So if a story does discard a father figure, there’s no big loss story wise. Maybe a family unit without a father figure could not protect themselves and perishes, but to not have a guiding mother figure to provide a strong emotional support would leave the child vulnerable. They may grow up not knowing love and in turn not knowing how to love. They may grow up to be a villain possibly. Now you see where this becomes a very delicious ingredient for storytellers. A family loses the father, options are they live or die. A family loses the mother, chances of the child growing up is higher than the former because the father is there to bring him up physically, but the child encounters many emotional dilemmas and moral choices that would otherwise have been easily settled by the guidance of the mother figure and it is this progressive journey of how the world treats the child and how the child reacts to the world that we like to see. It engages us because we like to know; can they be an exemplary member of society ? Do they become the villain ? Will they end up being a sort of anti-hero ? You’ll have to read the story to find out.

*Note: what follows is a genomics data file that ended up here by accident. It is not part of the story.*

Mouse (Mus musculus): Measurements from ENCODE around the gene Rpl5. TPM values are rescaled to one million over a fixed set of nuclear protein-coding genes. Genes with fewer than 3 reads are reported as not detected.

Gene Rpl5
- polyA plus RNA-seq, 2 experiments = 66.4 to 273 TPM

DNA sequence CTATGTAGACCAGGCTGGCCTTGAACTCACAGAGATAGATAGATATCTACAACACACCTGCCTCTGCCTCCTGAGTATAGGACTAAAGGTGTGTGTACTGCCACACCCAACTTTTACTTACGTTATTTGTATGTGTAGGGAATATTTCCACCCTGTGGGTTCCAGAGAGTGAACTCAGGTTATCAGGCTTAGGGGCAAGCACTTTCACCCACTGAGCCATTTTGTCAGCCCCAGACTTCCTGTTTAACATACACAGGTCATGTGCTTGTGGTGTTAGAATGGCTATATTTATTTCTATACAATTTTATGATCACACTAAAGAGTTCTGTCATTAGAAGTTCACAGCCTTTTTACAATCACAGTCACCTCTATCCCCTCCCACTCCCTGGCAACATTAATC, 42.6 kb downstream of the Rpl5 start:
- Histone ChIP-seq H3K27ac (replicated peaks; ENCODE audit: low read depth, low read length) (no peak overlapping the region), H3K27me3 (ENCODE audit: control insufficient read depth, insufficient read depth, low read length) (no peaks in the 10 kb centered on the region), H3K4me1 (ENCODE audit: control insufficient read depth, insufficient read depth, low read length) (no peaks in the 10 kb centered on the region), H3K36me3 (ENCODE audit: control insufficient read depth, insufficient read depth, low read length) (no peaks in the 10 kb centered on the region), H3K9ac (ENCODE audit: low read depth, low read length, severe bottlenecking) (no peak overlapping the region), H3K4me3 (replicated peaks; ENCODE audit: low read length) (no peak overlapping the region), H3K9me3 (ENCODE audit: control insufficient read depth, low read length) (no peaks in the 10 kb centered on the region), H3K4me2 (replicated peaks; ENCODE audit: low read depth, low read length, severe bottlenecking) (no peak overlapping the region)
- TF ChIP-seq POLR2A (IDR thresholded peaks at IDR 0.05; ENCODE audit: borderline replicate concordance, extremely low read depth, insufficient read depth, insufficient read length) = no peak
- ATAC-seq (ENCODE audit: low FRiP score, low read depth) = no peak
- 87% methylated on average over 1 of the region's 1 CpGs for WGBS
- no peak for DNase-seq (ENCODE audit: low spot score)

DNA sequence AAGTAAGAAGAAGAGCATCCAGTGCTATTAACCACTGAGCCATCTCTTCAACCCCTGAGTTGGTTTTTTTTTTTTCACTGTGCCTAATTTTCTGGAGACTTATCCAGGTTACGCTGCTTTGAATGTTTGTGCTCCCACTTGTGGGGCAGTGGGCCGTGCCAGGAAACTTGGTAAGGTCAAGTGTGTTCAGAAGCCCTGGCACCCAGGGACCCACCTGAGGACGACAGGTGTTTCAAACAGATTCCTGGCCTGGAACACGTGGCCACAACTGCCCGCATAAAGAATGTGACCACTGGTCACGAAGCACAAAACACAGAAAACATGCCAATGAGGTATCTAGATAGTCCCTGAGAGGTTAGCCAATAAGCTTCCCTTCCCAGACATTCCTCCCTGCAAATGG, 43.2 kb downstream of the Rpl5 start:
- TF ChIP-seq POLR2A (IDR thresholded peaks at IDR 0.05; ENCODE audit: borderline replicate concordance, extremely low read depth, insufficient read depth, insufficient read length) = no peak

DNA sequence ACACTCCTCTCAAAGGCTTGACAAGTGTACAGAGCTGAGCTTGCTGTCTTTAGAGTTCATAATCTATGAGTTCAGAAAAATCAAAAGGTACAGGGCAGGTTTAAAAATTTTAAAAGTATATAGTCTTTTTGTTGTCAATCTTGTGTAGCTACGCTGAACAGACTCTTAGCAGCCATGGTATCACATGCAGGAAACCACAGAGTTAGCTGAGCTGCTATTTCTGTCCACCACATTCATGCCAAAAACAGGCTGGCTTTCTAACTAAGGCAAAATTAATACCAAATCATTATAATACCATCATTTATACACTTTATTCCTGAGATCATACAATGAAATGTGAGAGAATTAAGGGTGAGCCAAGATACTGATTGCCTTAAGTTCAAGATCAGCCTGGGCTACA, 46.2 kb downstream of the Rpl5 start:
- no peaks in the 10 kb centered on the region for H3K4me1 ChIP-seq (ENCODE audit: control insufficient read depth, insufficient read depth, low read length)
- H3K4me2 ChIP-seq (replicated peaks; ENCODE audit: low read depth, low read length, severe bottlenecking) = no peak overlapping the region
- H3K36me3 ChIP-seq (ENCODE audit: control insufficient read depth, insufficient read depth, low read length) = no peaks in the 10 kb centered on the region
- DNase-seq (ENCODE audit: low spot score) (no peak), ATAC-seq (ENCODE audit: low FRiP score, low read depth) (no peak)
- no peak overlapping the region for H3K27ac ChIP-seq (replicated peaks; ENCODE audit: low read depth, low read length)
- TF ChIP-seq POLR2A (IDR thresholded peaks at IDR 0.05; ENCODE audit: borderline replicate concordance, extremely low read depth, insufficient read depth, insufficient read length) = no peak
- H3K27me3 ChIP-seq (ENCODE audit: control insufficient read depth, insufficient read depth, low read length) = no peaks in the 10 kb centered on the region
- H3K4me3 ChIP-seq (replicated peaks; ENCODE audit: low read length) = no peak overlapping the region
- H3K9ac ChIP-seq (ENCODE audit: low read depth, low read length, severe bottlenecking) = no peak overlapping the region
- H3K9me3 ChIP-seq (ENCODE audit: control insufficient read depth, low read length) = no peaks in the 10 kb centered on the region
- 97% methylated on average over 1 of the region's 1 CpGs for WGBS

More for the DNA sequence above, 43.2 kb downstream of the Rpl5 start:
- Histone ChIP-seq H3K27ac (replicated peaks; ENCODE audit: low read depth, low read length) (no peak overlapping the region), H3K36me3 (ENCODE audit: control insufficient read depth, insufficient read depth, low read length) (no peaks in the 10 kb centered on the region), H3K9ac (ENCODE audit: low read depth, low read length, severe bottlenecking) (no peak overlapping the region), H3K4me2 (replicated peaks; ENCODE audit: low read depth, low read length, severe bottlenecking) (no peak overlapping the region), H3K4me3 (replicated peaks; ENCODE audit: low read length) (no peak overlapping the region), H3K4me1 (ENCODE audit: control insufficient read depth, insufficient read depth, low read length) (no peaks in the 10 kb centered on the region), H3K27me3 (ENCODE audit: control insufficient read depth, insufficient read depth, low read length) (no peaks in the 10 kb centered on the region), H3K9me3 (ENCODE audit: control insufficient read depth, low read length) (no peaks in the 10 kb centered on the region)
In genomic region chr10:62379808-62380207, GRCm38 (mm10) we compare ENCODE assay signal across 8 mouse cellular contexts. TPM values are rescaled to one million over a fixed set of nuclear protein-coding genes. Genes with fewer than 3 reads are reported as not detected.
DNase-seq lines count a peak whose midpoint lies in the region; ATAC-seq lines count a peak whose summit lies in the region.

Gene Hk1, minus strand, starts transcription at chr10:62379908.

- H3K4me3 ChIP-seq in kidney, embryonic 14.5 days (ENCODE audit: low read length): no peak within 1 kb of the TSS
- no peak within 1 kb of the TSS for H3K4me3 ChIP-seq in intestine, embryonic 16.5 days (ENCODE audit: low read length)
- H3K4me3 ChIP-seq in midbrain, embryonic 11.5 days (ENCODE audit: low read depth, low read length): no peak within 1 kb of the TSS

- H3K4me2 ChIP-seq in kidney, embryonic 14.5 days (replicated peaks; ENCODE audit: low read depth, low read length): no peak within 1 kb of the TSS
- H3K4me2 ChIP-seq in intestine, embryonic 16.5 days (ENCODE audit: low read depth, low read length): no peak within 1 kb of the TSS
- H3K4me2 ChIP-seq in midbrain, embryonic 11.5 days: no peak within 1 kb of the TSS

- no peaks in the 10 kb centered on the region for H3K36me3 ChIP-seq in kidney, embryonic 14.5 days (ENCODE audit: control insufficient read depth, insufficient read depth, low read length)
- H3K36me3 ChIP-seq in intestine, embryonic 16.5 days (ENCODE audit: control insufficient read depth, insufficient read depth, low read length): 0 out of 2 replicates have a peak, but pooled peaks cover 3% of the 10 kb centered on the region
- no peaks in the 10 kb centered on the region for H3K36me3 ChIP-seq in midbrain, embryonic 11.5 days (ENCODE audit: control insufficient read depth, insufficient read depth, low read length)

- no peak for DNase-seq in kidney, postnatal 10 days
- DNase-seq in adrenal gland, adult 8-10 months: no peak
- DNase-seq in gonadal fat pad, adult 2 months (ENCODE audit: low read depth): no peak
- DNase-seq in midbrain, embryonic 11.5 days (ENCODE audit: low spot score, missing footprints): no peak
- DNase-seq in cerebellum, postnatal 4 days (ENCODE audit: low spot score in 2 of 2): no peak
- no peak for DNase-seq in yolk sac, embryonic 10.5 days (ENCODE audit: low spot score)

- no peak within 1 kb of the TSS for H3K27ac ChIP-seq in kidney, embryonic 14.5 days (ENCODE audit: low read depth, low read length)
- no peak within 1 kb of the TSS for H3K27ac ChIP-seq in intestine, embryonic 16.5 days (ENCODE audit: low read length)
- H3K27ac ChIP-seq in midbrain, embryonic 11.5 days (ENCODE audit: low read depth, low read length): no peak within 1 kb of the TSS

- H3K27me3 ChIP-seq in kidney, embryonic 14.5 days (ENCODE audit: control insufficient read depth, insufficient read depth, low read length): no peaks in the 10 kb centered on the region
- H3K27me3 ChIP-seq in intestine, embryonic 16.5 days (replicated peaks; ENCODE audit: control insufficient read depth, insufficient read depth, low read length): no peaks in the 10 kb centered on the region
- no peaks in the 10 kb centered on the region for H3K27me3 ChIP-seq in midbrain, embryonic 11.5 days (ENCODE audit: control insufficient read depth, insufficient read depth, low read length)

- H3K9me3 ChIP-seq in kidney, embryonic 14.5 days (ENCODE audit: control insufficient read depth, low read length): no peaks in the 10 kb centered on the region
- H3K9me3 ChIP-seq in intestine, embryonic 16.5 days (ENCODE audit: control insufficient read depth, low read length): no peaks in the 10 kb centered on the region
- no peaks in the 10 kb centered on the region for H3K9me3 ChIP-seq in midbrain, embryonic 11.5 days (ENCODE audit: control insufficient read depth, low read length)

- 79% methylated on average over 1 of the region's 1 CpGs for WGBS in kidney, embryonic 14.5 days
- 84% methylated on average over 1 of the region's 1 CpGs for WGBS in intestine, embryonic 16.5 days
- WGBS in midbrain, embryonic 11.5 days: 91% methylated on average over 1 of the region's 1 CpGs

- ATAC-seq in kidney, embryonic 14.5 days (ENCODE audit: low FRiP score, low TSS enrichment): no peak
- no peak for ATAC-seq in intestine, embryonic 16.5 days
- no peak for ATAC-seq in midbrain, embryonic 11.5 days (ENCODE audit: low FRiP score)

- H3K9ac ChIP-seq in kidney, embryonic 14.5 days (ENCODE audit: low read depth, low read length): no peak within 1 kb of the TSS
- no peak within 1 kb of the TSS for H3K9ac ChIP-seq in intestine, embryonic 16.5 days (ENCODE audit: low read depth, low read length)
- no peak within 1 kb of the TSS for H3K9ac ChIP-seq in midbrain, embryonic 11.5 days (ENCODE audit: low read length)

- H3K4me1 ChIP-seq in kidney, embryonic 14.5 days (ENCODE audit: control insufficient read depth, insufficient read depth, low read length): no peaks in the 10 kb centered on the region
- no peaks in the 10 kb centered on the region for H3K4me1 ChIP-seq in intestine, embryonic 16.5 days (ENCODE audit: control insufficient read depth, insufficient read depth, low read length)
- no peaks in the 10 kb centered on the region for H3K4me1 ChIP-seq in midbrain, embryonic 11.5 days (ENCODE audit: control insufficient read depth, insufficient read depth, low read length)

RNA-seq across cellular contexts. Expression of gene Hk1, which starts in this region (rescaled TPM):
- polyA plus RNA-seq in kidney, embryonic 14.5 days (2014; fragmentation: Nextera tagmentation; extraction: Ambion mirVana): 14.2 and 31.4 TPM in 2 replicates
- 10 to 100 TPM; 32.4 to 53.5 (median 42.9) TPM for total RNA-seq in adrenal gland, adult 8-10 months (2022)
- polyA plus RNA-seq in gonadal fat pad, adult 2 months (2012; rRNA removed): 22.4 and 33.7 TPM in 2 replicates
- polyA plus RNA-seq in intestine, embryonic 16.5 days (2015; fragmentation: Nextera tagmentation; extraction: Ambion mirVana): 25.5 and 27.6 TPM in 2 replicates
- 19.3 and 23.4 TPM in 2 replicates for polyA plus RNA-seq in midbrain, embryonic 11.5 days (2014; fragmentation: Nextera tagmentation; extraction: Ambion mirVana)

There was a saying in writing class to help make a story more exciting, “What’s the worst thing that can happen to your character, make it happen”. And so the mother of a little deer dies (spoilers). When Bambi’s mother died in the first movie, Bambi was brought up by his father in Bambi 2. You can see this father has no clue at all how to bring up a fawn. He can provide food, give shelter, tell him of places where he will be safe from harm, but he ultimately could not give Bambi the sense of belonging and being accepted. And through his frustration of the need he could not provide he distances himself from Bambi and focuses more on his work (or whatever it is the prince of the forest does) which in turn makes Bambi feel he is of no importance to his father, not accepted, and further estranges the relationship. It’s a very good story about not only father and son but ultimately parent and child, and that’s why Bambi 2 was made.

A lot of writers and storytellers tend to get the same advice and in turn give the same advice, because of that they also tend to come to the same solutions for problems and questions. This results in us noticing recurring themes that may not work anymore or feel outdated. The common advice is to usually push situations to the extreme, but you really can’t get any more deader than, well… dead.